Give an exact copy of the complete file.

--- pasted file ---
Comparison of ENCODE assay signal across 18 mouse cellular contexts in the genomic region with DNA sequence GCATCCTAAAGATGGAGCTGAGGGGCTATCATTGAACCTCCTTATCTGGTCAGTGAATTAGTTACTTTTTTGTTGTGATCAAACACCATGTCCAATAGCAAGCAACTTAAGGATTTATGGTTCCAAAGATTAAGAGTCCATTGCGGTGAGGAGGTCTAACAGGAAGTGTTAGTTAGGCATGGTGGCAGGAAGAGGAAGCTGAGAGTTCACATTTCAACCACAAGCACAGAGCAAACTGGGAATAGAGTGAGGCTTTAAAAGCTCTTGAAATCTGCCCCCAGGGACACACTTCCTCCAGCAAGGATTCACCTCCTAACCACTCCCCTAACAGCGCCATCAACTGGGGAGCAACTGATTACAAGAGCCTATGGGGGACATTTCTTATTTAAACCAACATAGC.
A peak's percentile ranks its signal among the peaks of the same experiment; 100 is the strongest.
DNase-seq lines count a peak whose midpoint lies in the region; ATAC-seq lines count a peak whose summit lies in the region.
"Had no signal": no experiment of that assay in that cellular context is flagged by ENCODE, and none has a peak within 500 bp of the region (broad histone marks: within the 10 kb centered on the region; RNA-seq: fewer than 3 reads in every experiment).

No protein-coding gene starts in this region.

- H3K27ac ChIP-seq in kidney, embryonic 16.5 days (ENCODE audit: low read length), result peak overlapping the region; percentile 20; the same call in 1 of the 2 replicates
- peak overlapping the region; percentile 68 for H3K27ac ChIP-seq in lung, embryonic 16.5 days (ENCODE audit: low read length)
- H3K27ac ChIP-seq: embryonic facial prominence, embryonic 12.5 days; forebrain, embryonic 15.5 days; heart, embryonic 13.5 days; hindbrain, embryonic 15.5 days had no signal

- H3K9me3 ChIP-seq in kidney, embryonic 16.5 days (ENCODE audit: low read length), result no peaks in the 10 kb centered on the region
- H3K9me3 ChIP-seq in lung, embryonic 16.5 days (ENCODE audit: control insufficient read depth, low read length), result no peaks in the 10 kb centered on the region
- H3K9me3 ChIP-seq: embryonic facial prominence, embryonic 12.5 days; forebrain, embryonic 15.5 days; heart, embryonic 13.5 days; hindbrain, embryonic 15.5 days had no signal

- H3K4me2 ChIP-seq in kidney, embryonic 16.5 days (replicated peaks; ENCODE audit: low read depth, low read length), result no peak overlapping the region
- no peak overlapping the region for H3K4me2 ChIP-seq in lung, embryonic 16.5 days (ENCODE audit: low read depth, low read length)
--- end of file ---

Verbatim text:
Comparison of ENCODE assay signal across 18 mouse cellular contexts in the genomic region with DNA sequence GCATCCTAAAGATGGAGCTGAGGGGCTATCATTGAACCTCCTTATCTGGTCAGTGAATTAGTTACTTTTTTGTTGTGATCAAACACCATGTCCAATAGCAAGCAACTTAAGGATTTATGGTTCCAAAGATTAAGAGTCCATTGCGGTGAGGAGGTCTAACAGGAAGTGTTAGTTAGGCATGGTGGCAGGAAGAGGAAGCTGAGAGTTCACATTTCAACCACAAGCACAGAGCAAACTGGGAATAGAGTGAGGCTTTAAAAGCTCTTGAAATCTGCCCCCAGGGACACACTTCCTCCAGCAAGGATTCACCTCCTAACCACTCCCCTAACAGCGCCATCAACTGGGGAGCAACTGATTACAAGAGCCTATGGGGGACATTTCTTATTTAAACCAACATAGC.
A peak's percentile ranks its signal among the peaks of the same experiment; 100 is the strongest.
DNase-seq lines count a peak whose midpoint lies in the region; ATAC-seq lines count a peak whose summit lies in the region.
"Had no signal": no experiment of that assay in that cellular context is flagged by ENCODE, and none has a peak within 500 bp of the region (broad histone marks: within the 10 kb centered on the region; RNA-seq: fewer than 3 reads in every experiment).

No protein-coding gene starts in this region.

- H3K27ac ChIP-seq in kidney, embryonic 16.5 days (ENCODE audit: low read length), result peak overlapping the region; percentile 20; the same call in 1 of the 2 replicates
- peak overlapping the region; percentile 68 for H3K27ac ChIP-seq in lung, embryonic 16.5 days (ENCODE audit: low read length)
- H3K27ac ChIP-seq: embryonic facial prominence, embryonic 12.5 days; forebrain, embryonic 15.5 days; heart, embryonic 13.5 days; hindbrain, embryonic 15.5 days had no signal

- H3K9me3 ChIP-seq in kidney, embryonic 16.5 days (ENCODE audit: low read length), result no peaks in the 10 kb centered on the region
- H3K9me3 ChIP-seq in lung, embryonic 16.5 days (ENCODE audit: control insufficient read depth, low read length), result no peaks in the 10 kb centered on the region
- H3K9me3 ChIP-seq: embryonic facial prominence, embryonic 12.5 days; forebrain, embryonic 15.5 days; heart, embryonic 13.5 days; hindbrain, embryonic 15.5 days had no signal

- H3K4me2 ChIP-seq in kidney, embryonic 16.5 days (replicated peaks; ENCODE audit: low read depth, low read length), result no peak overlapping the region
- no peak overlapping the region for H3K4me2 ChIP-seq in lung, embryonic 16.5 days (ENCODE audit: low read depth, low read length)